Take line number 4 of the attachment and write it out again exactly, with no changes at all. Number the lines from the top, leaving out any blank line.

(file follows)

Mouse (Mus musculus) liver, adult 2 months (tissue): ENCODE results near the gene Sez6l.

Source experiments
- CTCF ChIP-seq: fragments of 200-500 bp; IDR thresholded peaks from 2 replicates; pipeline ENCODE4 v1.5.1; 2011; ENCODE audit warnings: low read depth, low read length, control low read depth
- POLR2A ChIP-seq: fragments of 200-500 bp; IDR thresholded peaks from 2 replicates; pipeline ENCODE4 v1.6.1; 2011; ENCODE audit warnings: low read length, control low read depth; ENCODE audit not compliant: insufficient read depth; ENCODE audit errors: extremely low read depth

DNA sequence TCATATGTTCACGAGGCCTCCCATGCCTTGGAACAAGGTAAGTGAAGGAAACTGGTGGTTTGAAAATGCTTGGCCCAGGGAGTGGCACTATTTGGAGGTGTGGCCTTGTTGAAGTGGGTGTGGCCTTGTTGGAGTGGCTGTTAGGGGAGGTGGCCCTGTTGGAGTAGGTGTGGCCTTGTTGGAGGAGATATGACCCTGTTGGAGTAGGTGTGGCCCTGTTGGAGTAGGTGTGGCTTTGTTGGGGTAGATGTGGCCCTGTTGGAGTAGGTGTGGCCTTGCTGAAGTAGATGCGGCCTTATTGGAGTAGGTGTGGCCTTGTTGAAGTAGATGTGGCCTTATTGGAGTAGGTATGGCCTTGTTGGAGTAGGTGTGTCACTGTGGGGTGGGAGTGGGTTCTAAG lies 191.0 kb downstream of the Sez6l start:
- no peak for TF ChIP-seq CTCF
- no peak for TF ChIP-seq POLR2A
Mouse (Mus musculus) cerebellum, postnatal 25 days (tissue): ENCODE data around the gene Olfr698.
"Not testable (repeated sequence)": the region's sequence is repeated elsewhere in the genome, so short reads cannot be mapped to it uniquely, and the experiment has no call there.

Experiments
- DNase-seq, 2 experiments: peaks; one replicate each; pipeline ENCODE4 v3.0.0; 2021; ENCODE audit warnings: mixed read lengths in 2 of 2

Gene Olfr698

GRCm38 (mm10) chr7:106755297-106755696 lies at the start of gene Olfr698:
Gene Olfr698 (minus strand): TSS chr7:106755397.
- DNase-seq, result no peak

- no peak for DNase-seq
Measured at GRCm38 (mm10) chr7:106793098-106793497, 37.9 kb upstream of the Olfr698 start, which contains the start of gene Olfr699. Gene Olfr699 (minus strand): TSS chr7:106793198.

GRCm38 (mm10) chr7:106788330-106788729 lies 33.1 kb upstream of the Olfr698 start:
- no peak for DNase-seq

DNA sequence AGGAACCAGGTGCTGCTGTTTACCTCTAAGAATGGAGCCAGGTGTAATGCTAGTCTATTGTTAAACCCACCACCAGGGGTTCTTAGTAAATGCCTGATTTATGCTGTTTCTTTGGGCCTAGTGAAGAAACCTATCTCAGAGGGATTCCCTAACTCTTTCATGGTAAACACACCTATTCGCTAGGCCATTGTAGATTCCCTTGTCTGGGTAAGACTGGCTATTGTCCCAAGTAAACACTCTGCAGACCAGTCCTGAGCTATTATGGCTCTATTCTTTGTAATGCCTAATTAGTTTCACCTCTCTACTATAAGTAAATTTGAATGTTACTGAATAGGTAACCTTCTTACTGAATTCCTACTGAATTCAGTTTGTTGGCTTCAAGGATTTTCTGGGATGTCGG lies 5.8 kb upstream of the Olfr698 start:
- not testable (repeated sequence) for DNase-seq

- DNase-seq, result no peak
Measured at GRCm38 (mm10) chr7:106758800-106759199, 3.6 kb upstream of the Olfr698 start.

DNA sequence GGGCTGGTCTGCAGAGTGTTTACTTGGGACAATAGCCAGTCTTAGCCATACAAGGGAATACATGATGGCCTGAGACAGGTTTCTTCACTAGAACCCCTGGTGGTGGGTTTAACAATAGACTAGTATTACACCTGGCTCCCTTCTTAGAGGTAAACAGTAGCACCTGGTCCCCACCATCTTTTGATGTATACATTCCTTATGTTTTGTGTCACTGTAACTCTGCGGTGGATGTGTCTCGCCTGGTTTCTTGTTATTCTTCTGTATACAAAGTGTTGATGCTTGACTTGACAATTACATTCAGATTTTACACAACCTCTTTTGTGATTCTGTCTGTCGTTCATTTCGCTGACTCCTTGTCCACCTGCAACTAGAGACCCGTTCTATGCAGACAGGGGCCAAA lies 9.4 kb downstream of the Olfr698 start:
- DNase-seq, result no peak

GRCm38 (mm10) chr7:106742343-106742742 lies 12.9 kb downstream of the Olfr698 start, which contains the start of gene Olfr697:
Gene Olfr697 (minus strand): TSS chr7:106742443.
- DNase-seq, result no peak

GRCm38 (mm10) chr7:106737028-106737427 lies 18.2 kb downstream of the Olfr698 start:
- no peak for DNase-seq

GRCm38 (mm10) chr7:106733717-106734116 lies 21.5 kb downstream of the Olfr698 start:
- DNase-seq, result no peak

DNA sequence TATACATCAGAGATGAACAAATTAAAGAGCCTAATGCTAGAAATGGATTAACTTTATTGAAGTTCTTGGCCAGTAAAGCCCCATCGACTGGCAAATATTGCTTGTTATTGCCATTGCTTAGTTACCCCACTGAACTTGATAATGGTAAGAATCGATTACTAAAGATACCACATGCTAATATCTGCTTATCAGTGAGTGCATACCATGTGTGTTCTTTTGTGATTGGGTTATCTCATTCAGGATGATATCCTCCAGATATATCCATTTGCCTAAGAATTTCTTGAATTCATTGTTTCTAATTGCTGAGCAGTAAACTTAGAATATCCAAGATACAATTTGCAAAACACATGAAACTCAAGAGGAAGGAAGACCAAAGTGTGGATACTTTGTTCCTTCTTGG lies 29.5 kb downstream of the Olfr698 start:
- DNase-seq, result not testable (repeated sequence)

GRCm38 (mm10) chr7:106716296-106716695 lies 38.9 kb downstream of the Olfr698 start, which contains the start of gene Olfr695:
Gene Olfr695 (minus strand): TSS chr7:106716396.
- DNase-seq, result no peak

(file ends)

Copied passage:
- POLR2A ChIP-seq: fragments of 200-500 bp; IDR thresholded peaks from 2 replicates; pipeline ENCODE4 v1.6.1; 2011; ENCODE audit warnings: low read length, control low read depth; ENCODE audit not compliant: insufficient read depth; ENCODE audit errors: extremely low read depth